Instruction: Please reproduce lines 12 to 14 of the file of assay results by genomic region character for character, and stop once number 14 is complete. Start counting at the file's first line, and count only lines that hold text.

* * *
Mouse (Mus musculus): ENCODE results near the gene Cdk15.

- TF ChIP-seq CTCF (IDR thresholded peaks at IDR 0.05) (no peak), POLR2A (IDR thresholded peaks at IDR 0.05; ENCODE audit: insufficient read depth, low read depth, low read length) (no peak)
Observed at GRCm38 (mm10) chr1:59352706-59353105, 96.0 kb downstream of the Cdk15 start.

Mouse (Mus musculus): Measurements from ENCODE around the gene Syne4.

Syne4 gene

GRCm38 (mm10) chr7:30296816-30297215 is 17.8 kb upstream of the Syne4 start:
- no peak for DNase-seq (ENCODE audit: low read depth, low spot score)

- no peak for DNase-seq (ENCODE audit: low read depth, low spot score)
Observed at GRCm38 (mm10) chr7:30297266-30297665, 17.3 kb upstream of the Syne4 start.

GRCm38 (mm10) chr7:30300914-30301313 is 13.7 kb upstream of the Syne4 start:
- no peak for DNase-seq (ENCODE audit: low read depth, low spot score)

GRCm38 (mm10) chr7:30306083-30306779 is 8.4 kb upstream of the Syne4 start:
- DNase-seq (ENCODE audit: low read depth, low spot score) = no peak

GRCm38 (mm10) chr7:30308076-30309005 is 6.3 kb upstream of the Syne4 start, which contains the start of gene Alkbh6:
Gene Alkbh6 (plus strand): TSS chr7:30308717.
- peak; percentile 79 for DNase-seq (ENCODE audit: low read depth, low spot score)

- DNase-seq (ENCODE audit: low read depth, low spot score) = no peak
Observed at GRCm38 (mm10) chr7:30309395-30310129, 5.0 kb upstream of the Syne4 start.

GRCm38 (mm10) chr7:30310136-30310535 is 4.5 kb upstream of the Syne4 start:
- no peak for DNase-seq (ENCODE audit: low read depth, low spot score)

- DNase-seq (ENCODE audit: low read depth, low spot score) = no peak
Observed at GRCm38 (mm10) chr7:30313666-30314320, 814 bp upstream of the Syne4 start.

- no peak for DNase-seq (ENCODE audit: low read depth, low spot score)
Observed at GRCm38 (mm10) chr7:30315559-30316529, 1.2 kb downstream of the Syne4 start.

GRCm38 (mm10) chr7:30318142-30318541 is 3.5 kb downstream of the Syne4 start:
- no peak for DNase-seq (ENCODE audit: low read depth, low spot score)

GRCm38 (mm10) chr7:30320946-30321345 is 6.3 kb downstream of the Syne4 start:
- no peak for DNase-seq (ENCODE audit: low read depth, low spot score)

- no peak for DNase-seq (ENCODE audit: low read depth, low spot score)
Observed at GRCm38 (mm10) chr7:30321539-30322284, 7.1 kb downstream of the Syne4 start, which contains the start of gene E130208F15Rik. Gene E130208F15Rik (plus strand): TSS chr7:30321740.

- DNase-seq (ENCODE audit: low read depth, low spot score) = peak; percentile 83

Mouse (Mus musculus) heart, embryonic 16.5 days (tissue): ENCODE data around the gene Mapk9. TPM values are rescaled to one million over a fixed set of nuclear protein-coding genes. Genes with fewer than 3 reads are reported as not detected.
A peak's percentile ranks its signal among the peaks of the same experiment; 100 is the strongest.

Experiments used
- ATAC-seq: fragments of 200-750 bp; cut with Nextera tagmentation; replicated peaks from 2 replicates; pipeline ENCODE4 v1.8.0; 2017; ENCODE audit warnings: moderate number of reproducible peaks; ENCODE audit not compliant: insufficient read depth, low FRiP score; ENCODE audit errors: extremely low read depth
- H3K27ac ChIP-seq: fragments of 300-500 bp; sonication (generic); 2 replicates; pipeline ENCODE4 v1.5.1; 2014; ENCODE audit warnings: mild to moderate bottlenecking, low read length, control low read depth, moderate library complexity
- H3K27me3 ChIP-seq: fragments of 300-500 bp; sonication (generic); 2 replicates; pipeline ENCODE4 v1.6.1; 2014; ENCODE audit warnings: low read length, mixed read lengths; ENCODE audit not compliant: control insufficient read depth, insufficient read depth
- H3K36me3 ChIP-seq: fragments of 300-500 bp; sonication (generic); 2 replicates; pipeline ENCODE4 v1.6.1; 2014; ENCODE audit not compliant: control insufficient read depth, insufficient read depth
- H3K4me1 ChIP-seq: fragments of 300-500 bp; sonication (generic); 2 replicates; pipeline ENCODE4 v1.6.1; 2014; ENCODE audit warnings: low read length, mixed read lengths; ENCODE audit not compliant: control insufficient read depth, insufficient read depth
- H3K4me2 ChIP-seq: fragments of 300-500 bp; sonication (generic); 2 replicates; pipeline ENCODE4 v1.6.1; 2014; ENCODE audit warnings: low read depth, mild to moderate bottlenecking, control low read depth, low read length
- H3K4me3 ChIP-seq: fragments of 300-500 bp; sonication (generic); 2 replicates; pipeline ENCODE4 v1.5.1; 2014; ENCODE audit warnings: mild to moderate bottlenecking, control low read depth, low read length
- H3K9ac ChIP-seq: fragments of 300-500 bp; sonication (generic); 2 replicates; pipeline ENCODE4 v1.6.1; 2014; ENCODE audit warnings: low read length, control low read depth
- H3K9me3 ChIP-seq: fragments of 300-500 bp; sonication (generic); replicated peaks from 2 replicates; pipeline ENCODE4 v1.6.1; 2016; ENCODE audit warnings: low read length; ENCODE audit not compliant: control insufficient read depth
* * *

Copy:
GRCm38 (mm10) chr7:30306083-30306779 is 8.4 kb upstream of the Syne4 start:
- DNase-seq (ENCODE audit: low read depth, low spot score) = no peak

GRCm38 (mm10) chr7:30308076-30309005 is 6.3 kb upstream of the Syne4 start, which contains the start of gene Alkbh6: